What Value Lies in Primus Guaranty?

Includes: PRD, PRSG
by: James Cullen

The other day, Primus Guaranty released its earnings – I still own both the holding company's debt (NYSE:PRD) and the stock (PRS).

As background, Primus Guaranty is a holding company with a subsidiary (Primus Financial Products, or PFP) that was formerly an AAA/Aaa-rated counterparty selling credit default swaps (CDS). To increase acronym density, PFP is a Credit Derivative Products Company (CDPC), and as such does not need to post collateral should a CDS contract move against them. This, along with the long-dated maturities of the company's debt (first maturity in 2021), means that liquidity risk is minimal.

In the last several months, PFP has been downgraded by the ratings agencies – a formal nail in the coffin, as PFP had written little new business in 2008 – and suffered a handful of credit events due to CDS reference entities defaulting. Last quarter, management of the existing swap portfolio switched to amortization or run-off mode, with the goal being to preserve as much of the existing value of PFP as possible in order to dividend up to the holding company in the future.

What value lies in Primus Guaranty, and how will that value be delivered? Key to this discussion is an understanding of the corporate structure; PFP holds the majority of cash, but also unknown liabilities from potential CDS losses. There is currently $687 million in cash held by PFP, against notional CDS outstanding of $22.5 billion (leverage of 32.75x). Two implications: should CDS losses be in excess of that amount, they are not recourse to the holding company, and there is $76.8 million in cash outside of PFP – i.e., at the holding company – currently available to bondholders. Adjusting for completed bond repurchases, that leaves approximately $17.50/note, relative to a $25 par value and a current market price of $10.30. Based off the market price, the notes yield 17% right now.

In October 2008, Primus announced it would be repurchasing its debt; later the repurchase authorization was extended to its common stock as well. My calculations of trading volume in the debt since the announcement relative to the amount Primus repurchased at the end of December implies that the company is behind 33% of trading volume in the debt. The average price paid for repurchases of $8.28 is just over 33 cents per dollar of face value.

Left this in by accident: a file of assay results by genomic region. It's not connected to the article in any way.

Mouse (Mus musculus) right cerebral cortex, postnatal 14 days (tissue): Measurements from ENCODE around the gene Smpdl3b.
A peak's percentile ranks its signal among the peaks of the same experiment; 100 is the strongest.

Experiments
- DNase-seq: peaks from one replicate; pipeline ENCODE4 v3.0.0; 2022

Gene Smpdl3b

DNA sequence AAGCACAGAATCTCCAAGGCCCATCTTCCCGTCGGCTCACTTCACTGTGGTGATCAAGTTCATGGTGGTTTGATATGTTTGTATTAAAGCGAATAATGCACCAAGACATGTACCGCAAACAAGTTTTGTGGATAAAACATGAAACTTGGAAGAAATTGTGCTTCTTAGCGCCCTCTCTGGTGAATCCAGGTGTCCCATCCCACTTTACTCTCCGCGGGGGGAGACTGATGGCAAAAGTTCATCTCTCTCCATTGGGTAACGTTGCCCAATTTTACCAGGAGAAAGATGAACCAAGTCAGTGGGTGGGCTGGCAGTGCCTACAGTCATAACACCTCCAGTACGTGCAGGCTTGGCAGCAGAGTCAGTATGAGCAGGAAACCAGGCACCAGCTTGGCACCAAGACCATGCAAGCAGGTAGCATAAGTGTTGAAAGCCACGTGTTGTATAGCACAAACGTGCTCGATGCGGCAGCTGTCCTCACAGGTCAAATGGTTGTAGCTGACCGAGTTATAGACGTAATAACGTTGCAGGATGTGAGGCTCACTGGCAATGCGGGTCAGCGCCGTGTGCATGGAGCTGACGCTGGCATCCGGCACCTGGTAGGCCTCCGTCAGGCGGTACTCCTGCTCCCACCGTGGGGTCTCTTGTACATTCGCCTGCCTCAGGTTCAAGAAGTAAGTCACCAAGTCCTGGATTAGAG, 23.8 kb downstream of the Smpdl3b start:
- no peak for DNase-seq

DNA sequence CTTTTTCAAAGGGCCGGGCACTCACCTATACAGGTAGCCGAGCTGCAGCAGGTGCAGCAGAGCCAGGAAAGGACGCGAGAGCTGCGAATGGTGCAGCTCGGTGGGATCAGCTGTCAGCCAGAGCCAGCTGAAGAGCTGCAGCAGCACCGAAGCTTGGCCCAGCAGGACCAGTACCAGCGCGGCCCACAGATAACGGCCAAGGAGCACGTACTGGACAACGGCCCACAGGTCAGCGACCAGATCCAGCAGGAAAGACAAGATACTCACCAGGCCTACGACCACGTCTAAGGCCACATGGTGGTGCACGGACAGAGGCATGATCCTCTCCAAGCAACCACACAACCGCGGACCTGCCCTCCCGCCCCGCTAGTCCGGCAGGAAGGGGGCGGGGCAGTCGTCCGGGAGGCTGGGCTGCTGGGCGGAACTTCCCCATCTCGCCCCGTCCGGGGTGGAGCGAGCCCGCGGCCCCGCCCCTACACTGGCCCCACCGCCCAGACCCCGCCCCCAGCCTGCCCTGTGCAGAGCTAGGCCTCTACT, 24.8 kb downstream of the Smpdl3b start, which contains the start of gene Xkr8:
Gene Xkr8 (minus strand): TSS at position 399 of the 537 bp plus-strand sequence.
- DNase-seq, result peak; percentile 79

In November 2008, Primus raised its repurchase authorization and extended the policy to include the stock. One large block trade of 3.2 million shares was executed, as well as open market purchases of another 1.3 million shares; in all, this comprises 42% of the total trading volume in the stock. Excluding the large block trade, Primus' repurchases equate to 17% of trading volume, and in all, the company retired more than 10% of its common shares in under two months. The average repurchase price of 73 cents compares to the $1.75/share the stock closed at following Wednesday's earnings.

Primus management believes they may be able to make opportunistic advances in the structured credit asset management business, and indicated a willingness to make acquisitions. Given the high internal rate of return to be had from repurchasing their own debt (I calculate a current yield-to-maturity of 34.4%), potential projects need to compare to this steep hurdle rate. This will be an area to watch as the CDS portfolio amortizes.

As for the CDS portfolio itself, most of Primus' terminal value is levered to the huge variable of credit losses. As part of updating my model, I have increased the loss reserves by 50% for the near-term "stress test" scenario (which runs through the middle of 2010) as well increasing the longer-term loss reserves by 100% to reflect the ratings deterioration of Primus' portfolio. Below is a graph showing Primus' swap portfolio broken down by percentage allocation to various credit ratings.

I have also lowered the expected interest income assumptions in an effort to be conservative, although management indicated on the conference call they expected to become more aggressive in investing their capital and potentially purchase corporate debt. Increasing the yield on their cash balance could drive incremental value, as could reducing operating expenses through lowering headcount.

My estimate of the value of Primus' common stock under this stress test is roughly $2.60/share, or 50% above the most recent close. For this reason, I continue to hold a much larger amount of the debt, and would be willing to sell PRS if the right price was presented. Because of the senior position the debt has, as well as the already-large discount it trades at to cash-on-hand-per-note, this will be a much more solid core holding.

If you would like a copy of my model for Primus (or already have the model, but would like the updated version), just drop me an email – jcullen@collegeanalysts.com.

Chart, Primus debt

Chart, Primus stock

Primus' Q4 2008 conference call transcript.

Disclosure: I am long both Primus stock and Primus debt.